Friday, September 02, 2011

Poetry Friday is Here!

I am still without power (that's SIX days now!), but consider me your postal carrier of poetry. There is nothing, not even an electrical shortage, that will keep me from delivering "the best words in their best order" to you. (Thank you Samuel Coleridge.)

Today I'm sharing a poem from Leaves of Grass.
Italian Music in Dakota
by Walt Whitman

Through the soft evening air enwrinding all,   
Rocks, woods, fort, cannon, pacing sentries, endless wilds,   
In dulcet streams, in flutes’ and cornets’ notes,   
Electric, pensive, turbulent artificial,   
(Yet strangely fitting even here, meanings unknown before,           
Subtler than ever, more harmony, as if born here, related here,   
Not to the city’s fresco’d rooms, not to the audience of the opera house,   
Sounds, echoes, wandering strains, as really here at home,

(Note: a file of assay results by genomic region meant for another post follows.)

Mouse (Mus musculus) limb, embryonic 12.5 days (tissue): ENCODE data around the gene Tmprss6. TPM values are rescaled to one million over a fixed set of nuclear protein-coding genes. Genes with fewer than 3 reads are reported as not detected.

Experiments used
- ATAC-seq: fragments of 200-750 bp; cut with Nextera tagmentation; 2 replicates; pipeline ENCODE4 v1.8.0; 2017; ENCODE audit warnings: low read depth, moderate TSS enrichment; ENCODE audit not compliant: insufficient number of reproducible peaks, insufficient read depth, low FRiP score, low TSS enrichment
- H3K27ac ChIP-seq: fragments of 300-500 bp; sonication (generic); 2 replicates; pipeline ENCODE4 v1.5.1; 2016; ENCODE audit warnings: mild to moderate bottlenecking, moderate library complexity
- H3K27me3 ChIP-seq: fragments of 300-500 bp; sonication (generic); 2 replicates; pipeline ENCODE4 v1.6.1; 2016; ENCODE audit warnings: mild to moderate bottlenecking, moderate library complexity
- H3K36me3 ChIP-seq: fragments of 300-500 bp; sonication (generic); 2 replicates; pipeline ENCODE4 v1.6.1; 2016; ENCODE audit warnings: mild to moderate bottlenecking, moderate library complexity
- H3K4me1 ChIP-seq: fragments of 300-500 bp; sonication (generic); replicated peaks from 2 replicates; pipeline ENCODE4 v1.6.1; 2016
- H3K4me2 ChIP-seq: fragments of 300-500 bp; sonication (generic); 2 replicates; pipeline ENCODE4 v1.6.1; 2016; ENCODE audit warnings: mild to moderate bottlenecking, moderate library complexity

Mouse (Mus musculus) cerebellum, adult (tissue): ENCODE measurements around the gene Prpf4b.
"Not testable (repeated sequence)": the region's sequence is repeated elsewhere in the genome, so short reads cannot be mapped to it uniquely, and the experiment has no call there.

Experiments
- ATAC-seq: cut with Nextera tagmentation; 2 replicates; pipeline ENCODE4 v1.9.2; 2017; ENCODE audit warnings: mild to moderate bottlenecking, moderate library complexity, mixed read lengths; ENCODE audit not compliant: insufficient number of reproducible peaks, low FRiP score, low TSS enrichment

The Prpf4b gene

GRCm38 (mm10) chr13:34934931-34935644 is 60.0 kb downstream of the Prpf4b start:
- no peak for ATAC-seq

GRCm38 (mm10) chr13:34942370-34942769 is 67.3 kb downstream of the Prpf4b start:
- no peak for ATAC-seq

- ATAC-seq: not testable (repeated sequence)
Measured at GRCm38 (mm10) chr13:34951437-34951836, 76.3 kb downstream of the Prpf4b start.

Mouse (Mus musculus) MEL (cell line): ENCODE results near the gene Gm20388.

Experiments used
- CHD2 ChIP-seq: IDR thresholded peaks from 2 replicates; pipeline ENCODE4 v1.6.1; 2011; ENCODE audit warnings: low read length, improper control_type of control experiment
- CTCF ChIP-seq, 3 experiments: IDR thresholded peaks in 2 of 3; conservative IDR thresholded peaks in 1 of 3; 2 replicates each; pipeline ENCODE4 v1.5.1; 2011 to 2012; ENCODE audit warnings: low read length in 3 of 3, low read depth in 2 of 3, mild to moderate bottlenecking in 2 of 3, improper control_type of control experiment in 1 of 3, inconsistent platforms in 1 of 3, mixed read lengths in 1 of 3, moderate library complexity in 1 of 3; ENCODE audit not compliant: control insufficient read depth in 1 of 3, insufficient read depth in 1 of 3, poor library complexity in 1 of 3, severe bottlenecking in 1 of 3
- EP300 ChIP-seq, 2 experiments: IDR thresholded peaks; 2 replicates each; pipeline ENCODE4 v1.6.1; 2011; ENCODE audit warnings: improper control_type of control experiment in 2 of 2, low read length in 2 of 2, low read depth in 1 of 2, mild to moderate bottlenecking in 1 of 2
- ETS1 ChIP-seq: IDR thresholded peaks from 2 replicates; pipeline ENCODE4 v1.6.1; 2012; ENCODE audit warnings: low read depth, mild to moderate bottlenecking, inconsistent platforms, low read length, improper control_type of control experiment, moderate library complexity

Sonnambula’s innocent love, trios with Norma’s anguish,   
And thy ecstatic chorus Poliuto;)     
Ray’d in the limpid yellow slanting sundown,   
Music, Italian music in Dakota.   
While Nature, sovereign of this gnarl’d realm,   
Lurking in hidden barbaric grim recesses,   
Acknowledging rapport however far remov’d,     
(As some old root or soil of earth its last-born flower or fruit,)   
Listens well pleas’d.
I'll be stealing time throughout the day in establishments around the city that DO have power. So, leave me a note about your contribution and I'll add it to this post. Happy poetry Friday all!